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Piggly Wiggly Carolina Eyes RFID
With the aid of data synch firm GXS, the 113-store franchise of the Piggly Wiggly grocery chain is getting ready to accept RFID-tagged shipments.
Jan 17, 2006—Rachel Bolt, assistant director of information systems for the Piggly Wiggly Carolina Co., has a message for those retailers that don't count themselves among such giants as Wal-Mart and Target: RFID is going to help you.
"Retail giants are demanding RFID, but smaller retailers aren't looking at it," Bolt explains. The irony of this? "The smaller [retailers] will benefit more because we're more resource-strapped [than large retailers]. If big retailers are getting value from it, then the smaller ones will, for sure," she says, referring to the use of RFID tags attached to shipments of goods to automate the receipt of goods and increase the accuracy of inventory records.
National Retail Federation conference in New York City. She says she will not announce an RFID mandate, or even request suppliers begin using the technology. Rather, she will discuss the steps being taking by Piggly Wiggly Carolina, a Piggly Wiggly franchise operating 113 stores in South Carolina and Georgia, to ready itself to utilize RFID technology fully in the future. Although the grocery chain has yet to perform any RFID pilot tests with its suppliers—and presently has none planned—Bolt has bullish views on RFID's benefits to retailers.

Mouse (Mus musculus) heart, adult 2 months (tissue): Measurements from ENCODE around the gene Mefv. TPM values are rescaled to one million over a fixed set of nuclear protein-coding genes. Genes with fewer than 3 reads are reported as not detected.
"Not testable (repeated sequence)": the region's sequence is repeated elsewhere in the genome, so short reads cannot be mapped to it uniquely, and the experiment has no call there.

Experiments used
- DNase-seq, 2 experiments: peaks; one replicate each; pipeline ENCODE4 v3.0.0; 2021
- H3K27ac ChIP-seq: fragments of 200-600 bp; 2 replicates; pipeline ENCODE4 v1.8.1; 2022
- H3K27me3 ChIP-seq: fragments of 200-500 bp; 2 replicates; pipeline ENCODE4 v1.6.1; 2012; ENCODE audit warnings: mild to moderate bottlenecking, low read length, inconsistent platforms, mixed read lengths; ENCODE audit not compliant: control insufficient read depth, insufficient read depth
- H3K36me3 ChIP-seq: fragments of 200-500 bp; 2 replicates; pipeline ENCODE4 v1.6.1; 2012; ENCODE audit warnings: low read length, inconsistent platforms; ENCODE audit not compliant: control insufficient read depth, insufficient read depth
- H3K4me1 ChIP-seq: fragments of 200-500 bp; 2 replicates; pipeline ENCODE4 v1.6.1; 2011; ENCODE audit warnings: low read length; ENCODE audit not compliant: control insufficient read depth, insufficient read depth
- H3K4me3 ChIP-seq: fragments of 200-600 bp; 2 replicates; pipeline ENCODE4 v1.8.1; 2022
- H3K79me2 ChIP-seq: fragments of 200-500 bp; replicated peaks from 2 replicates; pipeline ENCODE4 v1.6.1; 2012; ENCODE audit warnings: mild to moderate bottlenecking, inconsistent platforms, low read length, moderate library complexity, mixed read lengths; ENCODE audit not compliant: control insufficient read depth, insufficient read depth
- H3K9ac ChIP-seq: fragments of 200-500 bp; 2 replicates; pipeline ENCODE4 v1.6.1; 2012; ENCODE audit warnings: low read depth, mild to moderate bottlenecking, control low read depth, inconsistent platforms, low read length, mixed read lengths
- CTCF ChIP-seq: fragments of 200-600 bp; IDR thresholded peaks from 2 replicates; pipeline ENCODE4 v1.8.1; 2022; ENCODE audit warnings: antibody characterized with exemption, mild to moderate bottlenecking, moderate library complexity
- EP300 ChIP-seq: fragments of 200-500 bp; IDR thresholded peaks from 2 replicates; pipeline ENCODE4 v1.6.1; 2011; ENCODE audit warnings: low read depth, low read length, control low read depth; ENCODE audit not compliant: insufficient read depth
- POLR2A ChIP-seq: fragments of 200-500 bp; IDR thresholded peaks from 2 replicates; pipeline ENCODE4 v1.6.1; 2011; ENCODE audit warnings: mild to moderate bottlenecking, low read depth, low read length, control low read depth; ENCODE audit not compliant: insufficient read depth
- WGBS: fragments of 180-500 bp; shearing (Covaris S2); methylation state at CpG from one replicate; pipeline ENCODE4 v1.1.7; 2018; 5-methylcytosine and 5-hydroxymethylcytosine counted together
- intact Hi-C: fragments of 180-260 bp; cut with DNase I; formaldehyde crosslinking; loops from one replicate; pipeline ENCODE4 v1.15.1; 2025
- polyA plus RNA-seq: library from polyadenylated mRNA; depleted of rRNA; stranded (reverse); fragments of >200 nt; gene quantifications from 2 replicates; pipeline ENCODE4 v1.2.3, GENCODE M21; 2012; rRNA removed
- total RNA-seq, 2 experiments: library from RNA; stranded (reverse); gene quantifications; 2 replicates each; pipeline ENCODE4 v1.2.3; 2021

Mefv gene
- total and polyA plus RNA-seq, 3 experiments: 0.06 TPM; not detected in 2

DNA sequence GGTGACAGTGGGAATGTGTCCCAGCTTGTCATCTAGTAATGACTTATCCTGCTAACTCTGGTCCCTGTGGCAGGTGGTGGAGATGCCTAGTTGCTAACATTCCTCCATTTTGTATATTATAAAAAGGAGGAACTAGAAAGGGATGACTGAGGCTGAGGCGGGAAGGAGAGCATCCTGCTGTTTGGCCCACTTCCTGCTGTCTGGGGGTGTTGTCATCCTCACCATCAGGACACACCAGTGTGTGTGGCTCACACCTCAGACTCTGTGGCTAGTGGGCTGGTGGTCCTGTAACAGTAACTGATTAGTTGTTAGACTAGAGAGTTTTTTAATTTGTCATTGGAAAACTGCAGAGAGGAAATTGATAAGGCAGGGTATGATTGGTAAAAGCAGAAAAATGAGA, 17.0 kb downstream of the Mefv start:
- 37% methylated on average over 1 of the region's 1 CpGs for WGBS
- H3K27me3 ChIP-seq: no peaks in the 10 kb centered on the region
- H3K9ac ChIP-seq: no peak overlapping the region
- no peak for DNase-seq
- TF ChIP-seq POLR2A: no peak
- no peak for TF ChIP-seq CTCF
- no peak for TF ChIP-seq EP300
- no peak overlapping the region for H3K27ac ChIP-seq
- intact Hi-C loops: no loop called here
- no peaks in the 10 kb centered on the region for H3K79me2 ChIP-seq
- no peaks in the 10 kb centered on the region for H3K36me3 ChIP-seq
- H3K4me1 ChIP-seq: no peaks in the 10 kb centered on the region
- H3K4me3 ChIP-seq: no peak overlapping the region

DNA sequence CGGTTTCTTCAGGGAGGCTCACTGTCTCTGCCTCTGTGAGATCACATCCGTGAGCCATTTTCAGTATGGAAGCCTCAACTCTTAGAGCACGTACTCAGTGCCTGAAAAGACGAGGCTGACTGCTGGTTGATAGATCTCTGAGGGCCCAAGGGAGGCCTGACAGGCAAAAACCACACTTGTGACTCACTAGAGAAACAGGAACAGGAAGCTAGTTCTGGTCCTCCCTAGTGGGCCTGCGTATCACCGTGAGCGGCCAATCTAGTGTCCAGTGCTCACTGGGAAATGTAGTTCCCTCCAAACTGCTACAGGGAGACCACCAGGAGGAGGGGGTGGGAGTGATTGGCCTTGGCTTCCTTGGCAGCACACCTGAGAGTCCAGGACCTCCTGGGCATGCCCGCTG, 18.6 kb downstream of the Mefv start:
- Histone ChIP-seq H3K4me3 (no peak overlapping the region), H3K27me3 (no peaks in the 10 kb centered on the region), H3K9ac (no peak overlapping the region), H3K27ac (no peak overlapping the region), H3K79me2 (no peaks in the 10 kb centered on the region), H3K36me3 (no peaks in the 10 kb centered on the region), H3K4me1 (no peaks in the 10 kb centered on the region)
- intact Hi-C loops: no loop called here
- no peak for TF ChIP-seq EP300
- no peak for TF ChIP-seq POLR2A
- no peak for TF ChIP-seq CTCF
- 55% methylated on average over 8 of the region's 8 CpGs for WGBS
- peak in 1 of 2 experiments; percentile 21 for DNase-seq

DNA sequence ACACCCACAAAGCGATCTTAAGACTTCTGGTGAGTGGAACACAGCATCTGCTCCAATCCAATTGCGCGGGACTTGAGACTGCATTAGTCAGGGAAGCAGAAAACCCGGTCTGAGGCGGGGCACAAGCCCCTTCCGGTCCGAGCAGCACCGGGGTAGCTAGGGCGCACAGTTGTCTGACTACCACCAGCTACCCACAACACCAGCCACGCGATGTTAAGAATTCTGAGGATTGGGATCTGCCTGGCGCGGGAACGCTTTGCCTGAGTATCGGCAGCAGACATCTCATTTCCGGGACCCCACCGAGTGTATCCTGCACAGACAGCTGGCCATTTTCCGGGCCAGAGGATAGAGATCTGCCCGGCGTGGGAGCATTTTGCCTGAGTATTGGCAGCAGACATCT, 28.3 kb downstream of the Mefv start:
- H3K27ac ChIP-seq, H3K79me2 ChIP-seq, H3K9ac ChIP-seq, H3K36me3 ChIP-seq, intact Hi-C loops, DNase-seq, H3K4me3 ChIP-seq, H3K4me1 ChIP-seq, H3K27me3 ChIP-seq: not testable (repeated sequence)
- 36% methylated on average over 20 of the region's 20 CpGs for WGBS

Bolt and her team worked with business data synch and integration services firm GXS to synchronize the product data Piggly Wiggly Carolina exchanges with its 600 suppliers and enable the grocer to use the advance shipment notices its suppliers provide to automate its receiving processes, and to reduce shipping errors. The goal of the synchronization work was to ensure that Piggly Wiggly Carolina's receiving department can read the electronic documents' listing of forthcoming shipments of goods, as well as carton identifications, content descriptions, transportation details and other critical information.
"[Getting] suppliers [set up to begin sending] ASNs is no minor task," says Bolt. "But you have to have ASNs before you can begin using RFID" because you need to know what Electronic Product Codes (EPCs) you'll be receiving in order to automate the receiving process. She says Piggly Wiggly Carolina started requiring its suppliers to begin using ASNs in June 2005. If—or, more likely, when—Piggly Wiggly Carolina begins requiring its suppliers to apply RFID tags to pallets and/or cases of goods sent to its distribution centers and stores, the suppliers will need to list the EPCs written to RFID tags on these ASNs.
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